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Developing Global Sensibilities through a Technology-Enabled Active Learning Anthropology Curriculum

Developing Global Sensibilities through a Technology-Enabled Active Learning Anthropology Curriculum
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Author(s): Joshua J. Wells (Indiana University – South Bend, USA) and James M. VanderVeen (Indiana University – South Bend, USA)
Copyright: 2015
Pages: 23
Source title: Promoting Global Literacy Skills through Technology-Infused Teaching and Learning
Source Author(s)/Editor(s): Jared Keengwe (University of North Dakota, USA), Justus G. Mbae (Catholic University of Eastern Africa, Kenya) and Simon K. Ngigi (Catholic University of Eastern Africa, Kenya)
DOI: 10.4018/978-1-4666-6347-3.ch002

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Abstract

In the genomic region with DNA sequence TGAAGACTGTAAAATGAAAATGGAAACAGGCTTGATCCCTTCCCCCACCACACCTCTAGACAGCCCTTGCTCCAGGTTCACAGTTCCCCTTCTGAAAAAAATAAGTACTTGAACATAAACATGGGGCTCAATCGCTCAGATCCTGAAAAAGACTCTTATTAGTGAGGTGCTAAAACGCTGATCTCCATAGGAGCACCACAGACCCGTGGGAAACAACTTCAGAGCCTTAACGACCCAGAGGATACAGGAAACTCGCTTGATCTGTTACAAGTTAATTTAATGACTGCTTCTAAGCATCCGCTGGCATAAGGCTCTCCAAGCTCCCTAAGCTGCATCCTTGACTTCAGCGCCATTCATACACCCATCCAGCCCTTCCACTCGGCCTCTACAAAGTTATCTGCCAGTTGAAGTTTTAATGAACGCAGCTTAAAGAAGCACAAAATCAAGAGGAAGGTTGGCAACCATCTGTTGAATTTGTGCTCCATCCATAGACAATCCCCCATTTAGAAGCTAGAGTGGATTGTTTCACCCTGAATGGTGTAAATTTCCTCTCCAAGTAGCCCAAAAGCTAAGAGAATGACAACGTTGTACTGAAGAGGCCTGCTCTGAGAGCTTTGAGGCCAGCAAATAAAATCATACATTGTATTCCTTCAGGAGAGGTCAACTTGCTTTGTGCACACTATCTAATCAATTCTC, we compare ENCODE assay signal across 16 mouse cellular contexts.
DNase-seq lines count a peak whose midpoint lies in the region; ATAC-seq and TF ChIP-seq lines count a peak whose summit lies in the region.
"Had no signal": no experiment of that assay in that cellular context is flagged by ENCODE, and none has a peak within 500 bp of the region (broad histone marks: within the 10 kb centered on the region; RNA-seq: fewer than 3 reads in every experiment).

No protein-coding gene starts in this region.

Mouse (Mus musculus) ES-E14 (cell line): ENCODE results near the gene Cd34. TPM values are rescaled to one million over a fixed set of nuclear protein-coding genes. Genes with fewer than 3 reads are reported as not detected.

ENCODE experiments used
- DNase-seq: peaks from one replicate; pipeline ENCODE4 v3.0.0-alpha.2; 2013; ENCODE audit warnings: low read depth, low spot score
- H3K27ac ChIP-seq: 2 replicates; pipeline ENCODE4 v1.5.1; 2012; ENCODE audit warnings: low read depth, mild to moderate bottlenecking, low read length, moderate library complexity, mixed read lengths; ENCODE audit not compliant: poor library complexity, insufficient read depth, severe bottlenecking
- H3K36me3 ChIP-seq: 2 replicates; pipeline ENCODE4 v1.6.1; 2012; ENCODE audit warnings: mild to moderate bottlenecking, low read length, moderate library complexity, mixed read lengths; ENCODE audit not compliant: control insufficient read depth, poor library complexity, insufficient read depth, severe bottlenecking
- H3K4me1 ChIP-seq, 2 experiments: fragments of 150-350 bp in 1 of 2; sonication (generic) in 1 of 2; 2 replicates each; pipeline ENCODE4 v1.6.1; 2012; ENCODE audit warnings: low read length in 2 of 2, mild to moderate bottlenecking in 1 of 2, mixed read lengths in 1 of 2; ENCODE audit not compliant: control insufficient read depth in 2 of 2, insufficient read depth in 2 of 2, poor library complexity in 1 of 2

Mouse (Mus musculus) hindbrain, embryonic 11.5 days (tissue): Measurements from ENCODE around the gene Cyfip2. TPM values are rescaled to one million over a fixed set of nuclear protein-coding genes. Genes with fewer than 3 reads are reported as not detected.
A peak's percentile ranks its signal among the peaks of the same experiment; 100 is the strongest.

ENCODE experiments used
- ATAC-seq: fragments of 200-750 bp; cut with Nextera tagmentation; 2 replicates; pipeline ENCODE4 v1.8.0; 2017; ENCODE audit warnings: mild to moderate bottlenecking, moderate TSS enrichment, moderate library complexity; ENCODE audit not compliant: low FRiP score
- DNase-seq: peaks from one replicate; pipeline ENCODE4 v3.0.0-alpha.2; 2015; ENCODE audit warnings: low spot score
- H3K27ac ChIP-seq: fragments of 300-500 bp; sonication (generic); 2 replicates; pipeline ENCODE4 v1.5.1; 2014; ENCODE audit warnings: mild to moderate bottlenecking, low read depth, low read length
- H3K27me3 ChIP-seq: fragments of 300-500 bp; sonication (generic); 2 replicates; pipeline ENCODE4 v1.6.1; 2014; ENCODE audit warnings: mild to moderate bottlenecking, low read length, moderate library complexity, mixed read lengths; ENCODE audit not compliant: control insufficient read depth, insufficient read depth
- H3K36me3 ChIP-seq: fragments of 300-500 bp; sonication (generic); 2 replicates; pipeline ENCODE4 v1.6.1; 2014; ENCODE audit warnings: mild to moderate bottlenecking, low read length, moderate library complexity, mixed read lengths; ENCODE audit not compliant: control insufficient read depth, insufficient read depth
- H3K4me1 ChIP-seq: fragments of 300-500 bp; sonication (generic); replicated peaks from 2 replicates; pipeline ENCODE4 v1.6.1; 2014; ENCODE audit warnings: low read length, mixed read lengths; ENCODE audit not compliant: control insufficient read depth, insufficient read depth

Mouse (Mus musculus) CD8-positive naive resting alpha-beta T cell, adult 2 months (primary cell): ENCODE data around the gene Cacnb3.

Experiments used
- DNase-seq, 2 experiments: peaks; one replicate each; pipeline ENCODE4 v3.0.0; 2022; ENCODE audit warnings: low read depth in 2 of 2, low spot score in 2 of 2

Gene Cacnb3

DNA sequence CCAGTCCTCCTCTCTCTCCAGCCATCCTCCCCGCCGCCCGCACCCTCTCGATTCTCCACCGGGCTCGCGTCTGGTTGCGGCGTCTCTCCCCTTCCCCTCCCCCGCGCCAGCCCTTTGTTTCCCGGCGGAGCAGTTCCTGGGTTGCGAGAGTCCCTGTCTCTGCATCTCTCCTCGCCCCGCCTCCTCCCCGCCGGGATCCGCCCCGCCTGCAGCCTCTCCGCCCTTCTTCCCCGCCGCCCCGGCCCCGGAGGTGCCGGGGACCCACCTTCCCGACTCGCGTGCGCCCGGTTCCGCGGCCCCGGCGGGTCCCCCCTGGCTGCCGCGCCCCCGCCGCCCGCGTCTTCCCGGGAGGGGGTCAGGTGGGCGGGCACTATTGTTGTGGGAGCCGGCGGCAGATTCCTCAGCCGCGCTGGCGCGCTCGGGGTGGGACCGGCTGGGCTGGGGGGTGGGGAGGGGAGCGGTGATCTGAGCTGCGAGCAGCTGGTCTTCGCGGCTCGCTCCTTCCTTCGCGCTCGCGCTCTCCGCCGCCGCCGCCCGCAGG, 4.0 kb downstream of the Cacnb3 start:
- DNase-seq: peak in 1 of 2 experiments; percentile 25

The current global human environment is a diverse mixture of cultures and technologies, and university educators face daunting tasks to help their students develop competencies with both human and machine attributes of the modern world. This chapter presents the historical foundations, the pedagogical theoretical underpinnings, and illustrative examples from the implementation of a curriculum of technology-enabled active learning within the undergraduate anthropology program at a moderately sized, commuter campus in the Midwestern United States. Technology-enabled active learning has demonstrably improved the experience of undergraduate students who enroll in anthropology classes as majors, minors, or general education students by affording them new abilities, including the recognition of global information resources, the contextualization of their education in spatiotemporal terms, the development of an understanding of sociocultural and politico-economic connective webs, and the skilled capacity to productively create and critically analyze information with a peer cohort through networked information technologies.

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